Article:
Pursuing a graduate degree while otherwise employed can be very challenging since graduate study requires significant commitment in time and energy. A graduate student should consider carefully their work/study balance when selecting hours of enrollment and hours of employment. A general guide to striking such a balance is that the number of hours worked per week plus three times the number of semester credit hours of graduate enrollment should not exceed 57. Regardless, it is important that a graduate student consult with both their academic advisor and work supervisor when determining the balance between graduate study and employment.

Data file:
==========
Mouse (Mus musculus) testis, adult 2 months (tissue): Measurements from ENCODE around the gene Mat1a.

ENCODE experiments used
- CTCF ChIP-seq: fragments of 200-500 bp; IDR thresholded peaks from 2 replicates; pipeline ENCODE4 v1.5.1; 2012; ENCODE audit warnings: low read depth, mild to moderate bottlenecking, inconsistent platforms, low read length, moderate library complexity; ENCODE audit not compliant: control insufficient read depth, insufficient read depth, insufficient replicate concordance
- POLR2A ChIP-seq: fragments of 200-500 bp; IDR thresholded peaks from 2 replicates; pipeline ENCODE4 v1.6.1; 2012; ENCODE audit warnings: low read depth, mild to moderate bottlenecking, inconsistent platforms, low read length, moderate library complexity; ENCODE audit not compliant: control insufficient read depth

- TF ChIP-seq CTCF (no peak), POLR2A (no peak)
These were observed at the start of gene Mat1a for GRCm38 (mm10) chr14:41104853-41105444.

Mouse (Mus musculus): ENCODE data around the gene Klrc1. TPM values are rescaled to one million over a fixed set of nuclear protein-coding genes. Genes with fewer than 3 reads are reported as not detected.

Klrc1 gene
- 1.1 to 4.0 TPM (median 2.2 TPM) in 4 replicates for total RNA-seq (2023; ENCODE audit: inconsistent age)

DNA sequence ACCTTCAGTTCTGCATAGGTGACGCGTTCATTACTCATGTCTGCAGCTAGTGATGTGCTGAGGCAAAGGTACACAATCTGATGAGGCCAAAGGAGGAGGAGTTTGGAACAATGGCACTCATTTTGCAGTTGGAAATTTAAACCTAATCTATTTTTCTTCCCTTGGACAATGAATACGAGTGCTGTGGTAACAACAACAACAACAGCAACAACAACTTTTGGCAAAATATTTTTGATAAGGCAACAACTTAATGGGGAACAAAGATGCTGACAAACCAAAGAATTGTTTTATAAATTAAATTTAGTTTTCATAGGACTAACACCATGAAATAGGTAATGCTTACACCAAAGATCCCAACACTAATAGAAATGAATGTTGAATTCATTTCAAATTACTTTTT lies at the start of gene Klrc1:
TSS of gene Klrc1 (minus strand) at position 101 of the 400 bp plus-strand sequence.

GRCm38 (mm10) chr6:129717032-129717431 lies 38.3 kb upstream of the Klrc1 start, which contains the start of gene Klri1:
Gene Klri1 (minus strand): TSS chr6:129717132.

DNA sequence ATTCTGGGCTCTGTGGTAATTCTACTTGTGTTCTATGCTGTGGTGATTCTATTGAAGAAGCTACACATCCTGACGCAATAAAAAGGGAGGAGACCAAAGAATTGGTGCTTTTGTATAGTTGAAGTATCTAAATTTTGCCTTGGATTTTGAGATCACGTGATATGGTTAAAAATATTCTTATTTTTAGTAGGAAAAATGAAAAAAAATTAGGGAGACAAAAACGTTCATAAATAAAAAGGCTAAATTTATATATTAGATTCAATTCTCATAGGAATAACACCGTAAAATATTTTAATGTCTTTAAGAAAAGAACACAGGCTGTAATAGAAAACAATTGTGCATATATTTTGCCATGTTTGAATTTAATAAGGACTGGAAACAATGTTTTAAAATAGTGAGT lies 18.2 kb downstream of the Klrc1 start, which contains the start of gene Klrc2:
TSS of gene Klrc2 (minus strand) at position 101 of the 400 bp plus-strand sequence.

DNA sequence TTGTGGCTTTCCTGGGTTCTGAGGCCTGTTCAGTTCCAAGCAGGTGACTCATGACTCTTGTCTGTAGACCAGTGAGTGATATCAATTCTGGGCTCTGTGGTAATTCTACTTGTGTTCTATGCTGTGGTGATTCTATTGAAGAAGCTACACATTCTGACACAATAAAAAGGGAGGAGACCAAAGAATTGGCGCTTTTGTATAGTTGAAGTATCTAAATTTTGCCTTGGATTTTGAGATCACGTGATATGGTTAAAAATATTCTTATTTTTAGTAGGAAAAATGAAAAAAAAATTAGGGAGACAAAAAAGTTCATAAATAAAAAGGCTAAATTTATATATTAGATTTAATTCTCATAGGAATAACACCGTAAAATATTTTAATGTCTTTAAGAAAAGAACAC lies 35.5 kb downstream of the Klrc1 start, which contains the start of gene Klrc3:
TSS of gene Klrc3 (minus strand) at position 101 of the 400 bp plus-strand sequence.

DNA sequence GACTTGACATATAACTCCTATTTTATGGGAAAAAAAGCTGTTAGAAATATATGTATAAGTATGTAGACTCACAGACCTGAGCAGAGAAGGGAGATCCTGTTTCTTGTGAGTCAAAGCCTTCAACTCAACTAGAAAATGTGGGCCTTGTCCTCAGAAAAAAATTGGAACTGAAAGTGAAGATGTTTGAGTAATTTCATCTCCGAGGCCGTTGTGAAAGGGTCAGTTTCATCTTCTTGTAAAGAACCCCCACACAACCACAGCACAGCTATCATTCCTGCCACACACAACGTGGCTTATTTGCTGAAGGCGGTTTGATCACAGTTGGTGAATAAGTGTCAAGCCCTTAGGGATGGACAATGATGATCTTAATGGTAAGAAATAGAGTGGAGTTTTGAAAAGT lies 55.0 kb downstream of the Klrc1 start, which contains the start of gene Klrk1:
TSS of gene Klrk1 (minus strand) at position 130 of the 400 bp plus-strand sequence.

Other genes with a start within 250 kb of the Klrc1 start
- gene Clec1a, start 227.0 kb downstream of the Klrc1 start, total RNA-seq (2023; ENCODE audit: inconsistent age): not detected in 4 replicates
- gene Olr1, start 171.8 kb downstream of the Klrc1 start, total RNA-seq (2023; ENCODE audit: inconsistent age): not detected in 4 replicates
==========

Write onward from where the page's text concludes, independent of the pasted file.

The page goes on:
Employment in a non-academic role at the university—or in the community—is an option for many graduate students. The University of Texas at Austin offers resources to help you find jobs:
You might also peruse your program’s webpage, as links to student employment opportunities are often provided there, too.
Employment at the university, academic or non-academic, must conform to the 20/30 hour limit. Human Resources provides additional information about eligibility, requirements and benefits for students employed in non-academic positions.